The country boasts of a wide variety of medical healthcare groups to choose from. There are private as well as government-run medical facilities, hospitals and clinics. Most hotels and resorts have medical assistance protocols ready. Towns and cities have health centers that provide emergency medical attention.
Feel free to tip waiters, drivers, porters, housekeepers, salon staff, barbers, and other service providers.
A tip of 10% of the total bill is the usual practice. But if the bill already includes a 10% service charge, tipping is optional.
Fly within the country on our local airlines. You’ll find information on flight schedules, destinations, booking, and on-line ticketing on their websites:
Philippine Airlines (PAL)
You can also take a chartered flight to major domestic destinations and island resorts.
It is possible to travel by air-conditioned bus from Manila to nearly all major destinations in Luzon, Visayas and Mindanao.
There is also a National Railway, that, sadly, only really transects Southern Luzon. Some of the trains have recently been replaced or refurbished though, so if you’re not in a hurry, it’s a viable way to get from Manila to Legazpi.
Within Metropolitan Manila, take the Light Railway Transit (LRT). It’s the fastest and most economical way to travel throughout the metropolis:
LRT Line 1 – to go to and from the Roosevelt in the north to Baclaran in the south.
LRT Line 2 – to go to and from Recto Avenue to Santolan St. in the eastern part of the metropolis.
The Metro Rail Transport (MRT) Line 3 – to go through Epifanio de los Santos Avenue (EDSA), Metro Manila’s main circumferential road. Stations are located at major intersections of Makati City, Ortigas, and Cubao.
If there are no LRT lines where you’re going, take a bus or metered taxi. You’ll find taxis in Manila and major parts of Metro Manila, and they can usually be flagged down right where you’re standing.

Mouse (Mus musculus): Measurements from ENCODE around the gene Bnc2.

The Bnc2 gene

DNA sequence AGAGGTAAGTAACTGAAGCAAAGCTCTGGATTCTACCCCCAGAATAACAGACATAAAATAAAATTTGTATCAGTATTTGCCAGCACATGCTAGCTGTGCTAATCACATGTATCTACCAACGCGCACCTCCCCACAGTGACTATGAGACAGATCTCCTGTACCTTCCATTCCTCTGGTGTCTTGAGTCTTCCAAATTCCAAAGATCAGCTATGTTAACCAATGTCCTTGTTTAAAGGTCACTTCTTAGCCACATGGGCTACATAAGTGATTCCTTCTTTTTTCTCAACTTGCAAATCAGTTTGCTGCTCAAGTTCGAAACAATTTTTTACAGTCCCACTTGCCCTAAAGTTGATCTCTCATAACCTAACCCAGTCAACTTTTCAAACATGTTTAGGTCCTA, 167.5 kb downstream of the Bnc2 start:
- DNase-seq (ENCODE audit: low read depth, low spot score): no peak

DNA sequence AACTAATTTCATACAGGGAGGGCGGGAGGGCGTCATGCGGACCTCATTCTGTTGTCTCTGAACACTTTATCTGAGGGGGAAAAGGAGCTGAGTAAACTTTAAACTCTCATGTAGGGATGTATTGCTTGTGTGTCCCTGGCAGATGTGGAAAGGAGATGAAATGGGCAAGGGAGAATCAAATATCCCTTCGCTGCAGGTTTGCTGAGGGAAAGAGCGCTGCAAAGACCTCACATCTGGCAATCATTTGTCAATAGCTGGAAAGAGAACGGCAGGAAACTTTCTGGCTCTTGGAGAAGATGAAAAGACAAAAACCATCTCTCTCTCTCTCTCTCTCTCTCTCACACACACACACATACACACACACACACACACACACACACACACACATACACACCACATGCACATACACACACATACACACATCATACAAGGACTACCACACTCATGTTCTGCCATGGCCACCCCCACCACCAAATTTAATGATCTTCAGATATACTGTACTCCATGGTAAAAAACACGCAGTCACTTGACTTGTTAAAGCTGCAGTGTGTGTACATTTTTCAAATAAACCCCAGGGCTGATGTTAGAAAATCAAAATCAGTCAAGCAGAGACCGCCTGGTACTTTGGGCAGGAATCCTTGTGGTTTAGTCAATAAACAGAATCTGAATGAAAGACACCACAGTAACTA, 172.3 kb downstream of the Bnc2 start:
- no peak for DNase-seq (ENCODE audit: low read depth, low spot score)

For short distances within the city, try taking a public utility jeepney (PUJ) or a tricycle.
If you’d like to try our roads, an international driver’s license is valid for up to three months.
There are car rental services available in major cities, just ask your hotel to assist you. It might be easier to go around with a local driver, so you won’t have to worry about navigation and local traffic rules.
Off-roading is popular in the Philippines though, so if you’re into that, there are local 4WD groups in most adventure destinations.
Underbone motorcycles are also available for rent in most of the cities. If your hotel can’t help you and you don’t spot a “Motorcycle for rent” sign anywhere, just approach any tricycle driver for a lead.
Starting August 1, 2013, nationals from 151 countries (including USA) may enter the Philippines without a visa and stay for a maximum of thirty (30) days, provided they are holders of a passport valid at least six (6) months beyond the period of stay in the Philippines, and present a return or outward bound ticket to their country of origin or to a next country of destination.
Average temperature: 78 degrees F/25 degrees C.
Average humidity: 77%